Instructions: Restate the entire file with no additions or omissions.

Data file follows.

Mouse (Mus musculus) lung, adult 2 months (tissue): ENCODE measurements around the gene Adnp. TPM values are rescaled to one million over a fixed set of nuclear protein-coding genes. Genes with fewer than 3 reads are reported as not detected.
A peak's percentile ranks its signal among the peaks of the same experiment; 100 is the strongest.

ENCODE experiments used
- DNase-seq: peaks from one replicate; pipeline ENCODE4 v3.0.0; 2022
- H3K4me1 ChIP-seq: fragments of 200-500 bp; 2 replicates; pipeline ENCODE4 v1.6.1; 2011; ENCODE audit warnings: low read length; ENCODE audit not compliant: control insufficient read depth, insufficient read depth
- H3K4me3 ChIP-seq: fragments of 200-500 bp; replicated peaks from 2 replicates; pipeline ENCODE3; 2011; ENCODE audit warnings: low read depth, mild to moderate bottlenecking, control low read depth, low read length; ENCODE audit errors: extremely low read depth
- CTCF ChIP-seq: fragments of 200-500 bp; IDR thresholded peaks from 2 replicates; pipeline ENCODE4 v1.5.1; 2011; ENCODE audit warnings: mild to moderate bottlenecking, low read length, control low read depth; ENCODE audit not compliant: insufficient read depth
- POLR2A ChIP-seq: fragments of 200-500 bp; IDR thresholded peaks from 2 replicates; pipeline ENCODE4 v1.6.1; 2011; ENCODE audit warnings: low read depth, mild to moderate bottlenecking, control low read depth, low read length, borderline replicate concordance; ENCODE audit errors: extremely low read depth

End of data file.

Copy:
Mouse (Mus musculus) lung, adult 2 months (tissue): ENCODE measurements around the gene Adnp. TPM values are rescaled to one million over a fixed set of nuclear protein-coding genes. Genes with fewer than 3 reads are reported as not detected.
A peak's percentile ranks its signal among the peaks of the same experiment; 100 is the strongest.

ENCODE experiments used
- DNase-seq: peaks from one replicate; pipeline ENCODE4 v3.0.0; 2022
- H3K4me1 ChIP-seq: fragments of 200-500 bp; 2 replicates; pipeline ENCODE4 v1.6.1; 2011; ENCODE audit warnings: low read length; ENCODE audit not compliant: control insufficient read depth, insufficient read depth
- H3K4me3 ChIP-seq: fragments of 200-500 bp; replicated peaks from 2 replicates; pipeline ENCODE3; 2011; ENCODE audit warnings: low read depth, mild to moderate bottlenecking, control low read depth, low read length; ENCODE audit errors: extremely low read depth
- CTCF ChIP-seq: fragments of 200-500 bp; IDR thresholded peaks from 2 replicates; pipeline ENCODE4 v1.5.1; 2011; ENCODE audit warnings: mild to moderate bottlenecking, low read length, control low read depth; ENCODE audit not compliant: insufficient read depth
- POLR2A ChIP-seq: fragments of 200-500 bp; IDR thresholded peaks from 2 replicates; pipeline ENCODE4 v1.6.1; 2011; ENCODE audit warnings: low read depth, mild to moderate bottlenecking, control low read depth, low read length, borderline replicate concordance; ENCODE audit errors: extremely low read depth